About this Research Topic
Modern technology is generating data at an unprecedented scale, i.e., big data. This big data can be considered as the fuel of the modern information society. However, in order to leverage this flood of data we have to extract the useful information, manifesting itself in certain patterns, out of it.
While lacking a precise definition, big data problems share typically three main characteristics: large volume, high velocity and heterogeneity of the generated datasets.
The focus of this Reseach Topic will be on learning problems arising from big data over networks, i.e., massive datasets with an intrinsic graph (or network) structure. An intrinsic network or graph structure is present in a wide range of big data applications:
• Social Networks. Nodes represent individuals; Edges represent acquaintance relations.
• Sensor Networks. Nodes represent sensors; Edges represent sensor connections.
• Communication Networks. Nodes represent transceivers; Edges represent communication
• Physical Universe. Nodes represent events in space-time; Edges represent particles moving in space-time.
• Biological Networks. Nodes represent proteins; Edges connect proteins within same protein
As another key characteristic, beside network structure, the massive datasets occurring in many applications are generated by processes which have only very few degrees of freedom. The recordings of human voice can be modeled concisely using only a few vocal folds and the images of human faces can be efficiently represented by modeling the action of only a few facial muscles. The intrinsic low-dimensional structure of seemingly high-dimensional objects is captured by sparse models which represent high-dimensional data using only a small number of parameters or degrees of freedom. Signal processing based on sparse models has been proven extremely powerful within the recent framework of compressed sensing.
The algorithms confronted with big data on the other hand consume different types of resources, e.g., hardware cost, communication bandwidth and energy. A key challenge in big data applications is the limitedness of computational resources relative to the volume and speed of big data. Characterizing the effect of constraints on computational resources is highly non-trivial. The available results lack in several regards: they have not been tailored for sparse graph signal models and do not apply to general fully distributed learning algorithms where communication between the processing nodes is over several rounds or iterations. In particular, the study of fully decentralized learning methods for graph-structured data (big data over networks), also taking into account constraints on link quality and bit-rates, requires new tools.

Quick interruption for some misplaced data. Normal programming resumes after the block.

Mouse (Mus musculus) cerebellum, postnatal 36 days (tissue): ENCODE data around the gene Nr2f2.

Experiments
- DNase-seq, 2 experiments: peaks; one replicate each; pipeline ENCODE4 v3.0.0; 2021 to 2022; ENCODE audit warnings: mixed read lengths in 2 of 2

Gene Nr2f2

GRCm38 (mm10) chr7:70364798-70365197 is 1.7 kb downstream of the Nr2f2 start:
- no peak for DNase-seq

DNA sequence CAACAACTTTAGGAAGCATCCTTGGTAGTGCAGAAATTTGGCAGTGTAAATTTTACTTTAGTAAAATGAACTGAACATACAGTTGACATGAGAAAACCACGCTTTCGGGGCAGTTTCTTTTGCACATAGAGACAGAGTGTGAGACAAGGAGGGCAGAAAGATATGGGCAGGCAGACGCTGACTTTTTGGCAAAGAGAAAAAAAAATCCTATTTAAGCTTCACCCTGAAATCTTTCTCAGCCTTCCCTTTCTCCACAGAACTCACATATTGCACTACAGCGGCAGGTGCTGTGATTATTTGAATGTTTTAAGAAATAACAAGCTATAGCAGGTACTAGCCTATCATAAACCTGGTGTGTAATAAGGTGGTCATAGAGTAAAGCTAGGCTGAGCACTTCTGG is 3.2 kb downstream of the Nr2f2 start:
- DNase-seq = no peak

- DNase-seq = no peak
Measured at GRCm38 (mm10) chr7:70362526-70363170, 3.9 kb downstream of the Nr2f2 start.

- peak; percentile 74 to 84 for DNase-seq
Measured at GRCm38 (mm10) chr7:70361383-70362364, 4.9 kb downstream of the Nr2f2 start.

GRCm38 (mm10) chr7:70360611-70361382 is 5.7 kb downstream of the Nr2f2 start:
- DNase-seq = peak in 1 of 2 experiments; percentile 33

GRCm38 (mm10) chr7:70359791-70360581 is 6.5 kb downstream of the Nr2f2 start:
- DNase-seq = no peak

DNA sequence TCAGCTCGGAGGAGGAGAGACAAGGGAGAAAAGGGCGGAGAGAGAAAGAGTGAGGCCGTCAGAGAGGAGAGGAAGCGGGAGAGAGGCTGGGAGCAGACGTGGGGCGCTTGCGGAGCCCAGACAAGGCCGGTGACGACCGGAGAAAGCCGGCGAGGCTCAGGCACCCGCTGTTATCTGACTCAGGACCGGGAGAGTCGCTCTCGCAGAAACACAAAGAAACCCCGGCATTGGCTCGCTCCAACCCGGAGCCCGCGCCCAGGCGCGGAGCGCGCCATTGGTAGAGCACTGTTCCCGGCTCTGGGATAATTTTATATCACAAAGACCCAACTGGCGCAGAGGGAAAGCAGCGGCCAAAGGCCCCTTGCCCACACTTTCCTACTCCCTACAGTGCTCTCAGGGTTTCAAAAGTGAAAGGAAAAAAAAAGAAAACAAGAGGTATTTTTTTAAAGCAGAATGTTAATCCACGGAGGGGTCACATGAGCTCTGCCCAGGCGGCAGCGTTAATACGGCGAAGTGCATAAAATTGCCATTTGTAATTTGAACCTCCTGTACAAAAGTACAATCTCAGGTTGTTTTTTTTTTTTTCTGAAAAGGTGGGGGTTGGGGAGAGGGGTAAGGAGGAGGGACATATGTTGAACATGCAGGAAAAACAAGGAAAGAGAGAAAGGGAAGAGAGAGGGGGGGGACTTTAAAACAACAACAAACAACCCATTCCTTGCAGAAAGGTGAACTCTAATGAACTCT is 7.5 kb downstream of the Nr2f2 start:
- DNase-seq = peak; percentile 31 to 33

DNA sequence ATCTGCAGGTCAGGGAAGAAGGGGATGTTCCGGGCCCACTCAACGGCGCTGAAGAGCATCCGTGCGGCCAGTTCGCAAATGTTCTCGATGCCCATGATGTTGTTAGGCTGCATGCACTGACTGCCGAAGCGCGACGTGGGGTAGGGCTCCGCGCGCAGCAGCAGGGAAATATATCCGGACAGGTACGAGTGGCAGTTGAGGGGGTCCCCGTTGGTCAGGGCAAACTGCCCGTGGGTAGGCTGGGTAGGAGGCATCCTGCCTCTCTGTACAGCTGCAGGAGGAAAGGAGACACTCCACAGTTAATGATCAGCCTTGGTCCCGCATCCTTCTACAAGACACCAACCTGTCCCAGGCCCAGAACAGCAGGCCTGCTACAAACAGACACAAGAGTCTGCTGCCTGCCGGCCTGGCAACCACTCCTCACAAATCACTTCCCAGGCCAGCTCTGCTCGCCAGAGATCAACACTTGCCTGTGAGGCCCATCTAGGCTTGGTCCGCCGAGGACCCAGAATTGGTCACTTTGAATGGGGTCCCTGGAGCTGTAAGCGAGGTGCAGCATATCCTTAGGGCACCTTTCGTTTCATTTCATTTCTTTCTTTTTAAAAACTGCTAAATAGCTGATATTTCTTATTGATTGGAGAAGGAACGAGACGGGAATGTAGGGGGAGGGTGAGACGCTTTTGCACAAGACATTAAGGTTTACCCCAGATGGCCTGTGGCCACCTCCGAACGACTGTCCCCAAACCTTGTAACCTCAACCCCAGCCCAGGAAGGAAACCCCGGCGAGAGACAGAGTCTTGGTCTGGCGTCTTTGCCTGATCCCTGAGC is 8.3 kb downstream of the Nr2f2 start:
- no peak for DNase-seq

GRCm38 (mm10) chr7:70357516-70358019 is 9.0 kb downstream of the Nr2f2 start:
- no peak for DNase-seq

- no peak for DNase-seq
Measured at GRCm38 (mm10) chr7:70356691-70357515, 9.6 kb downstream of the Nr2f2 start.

This Research Topic aims at furthering our understanding of the fundamental limits and tradeoffs of, as well as efficient methods for, learning from big data under constraints on the available algorithmic resources. We expect the extension of compressed sensing of sparse vectors to graph signals defined over complex networks to allow for an insight into the fundamental limitations for learning from big data. For the development of efficient learning algorithms, we consider efficient convex optimization methods as the right tool. We expect this Topic also to boost efforts for generalizing the analysis and implementation of convex optimization methods for sparse model to a big data regime, including implementation in modern distributed programming frameworks.
Keywords: Sparse Models, Convex Optimization, Machine Learning, Complex Networks, Compressed Sensing
Important Note: All contributions to this Research Topic must be within the scope of the section and journal to which they are submitted, as defined in their mission statements. Frontiers reserves the right to guide an out-of-scope manuscript to a more suitable section or journal at any stage of peer review.